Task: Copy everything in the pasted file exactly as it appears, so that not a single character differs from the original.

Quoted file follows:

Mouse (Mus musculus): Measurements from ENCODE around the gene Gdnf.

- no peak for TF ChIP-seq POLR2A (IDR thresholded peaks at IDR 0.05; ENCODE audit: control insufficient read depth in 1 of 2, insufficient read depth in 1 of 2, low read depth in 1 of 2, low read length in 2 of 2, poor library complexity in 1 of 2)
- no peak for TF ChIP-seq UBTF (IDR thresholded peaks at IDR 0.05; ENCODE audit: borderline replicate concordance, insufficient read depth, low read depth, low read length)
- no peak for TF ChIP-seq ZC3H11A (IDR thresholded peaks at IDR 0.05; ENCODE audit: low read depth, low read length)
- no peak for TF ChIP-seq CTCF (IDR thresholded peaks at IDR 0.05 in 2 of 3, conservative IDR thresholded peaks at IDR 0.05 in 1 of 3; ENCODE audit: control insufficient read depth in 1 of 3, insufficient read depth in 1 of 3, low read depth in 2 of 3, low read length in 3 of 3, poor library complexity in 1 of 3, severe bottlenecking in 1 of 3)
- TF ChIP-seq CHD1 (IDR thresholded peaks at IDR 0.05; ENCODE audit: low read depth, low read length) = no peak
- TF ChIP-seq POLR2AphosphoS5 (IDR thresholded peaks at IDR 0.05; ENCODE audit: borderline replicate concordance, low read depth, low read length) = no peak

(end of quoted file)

Mouse (Mus musculus): Measurements from ENCODE around the gene Gdnf.

- no peak for TF ChIP-seq POLR2A (IDR thresholded peaks at IDR 0.05; ENCODE audit: control insufficient read depth in 1 of 2, insufficient read depth in 1 of 2, low read depth in 1 of 2, low read length in 2 of 2, poor library complexity in 1 of 2)
- no peak for TF ChIP-seq UBTF (IDR thresholded peaks at IDR 0.05; ENCODE audit: borderline replicate concordance, insufficient read depth, low read depth, low read length)
- no peak for TF ChIP-seq ZC3H11A (IDR thresholded peaks at IDR 0.05; ENCODE audit: low read depth, low read length)
- no peak for TF ChIP-seq CTCF (IDR thresholded peaks at IDR 0.05 in 2 of 3, conservative IDR thresholded peaks at IDR 0.05 in 1 of 3; ENCODE audit: control insufficient read depth in 1 of 3, insufficient read depth in 1 of 3, low read depth in 2 of 3, low read length in 3 of 3, poor library complexity in 1 of 3, severe bottlenecking in 1 of 3)
- TF ChIP-seq CHD1 (IDR thresholded peaks at IDR 0.05; ENCODE audit: low read depth, low read length) = no peak
- TF ChIP-seq POLR2AphosphoS5 (IDR thresholded peaks at IDR 0.05; ENCODE audit: borderline replicate concordance, low read depth, low read length) = no peak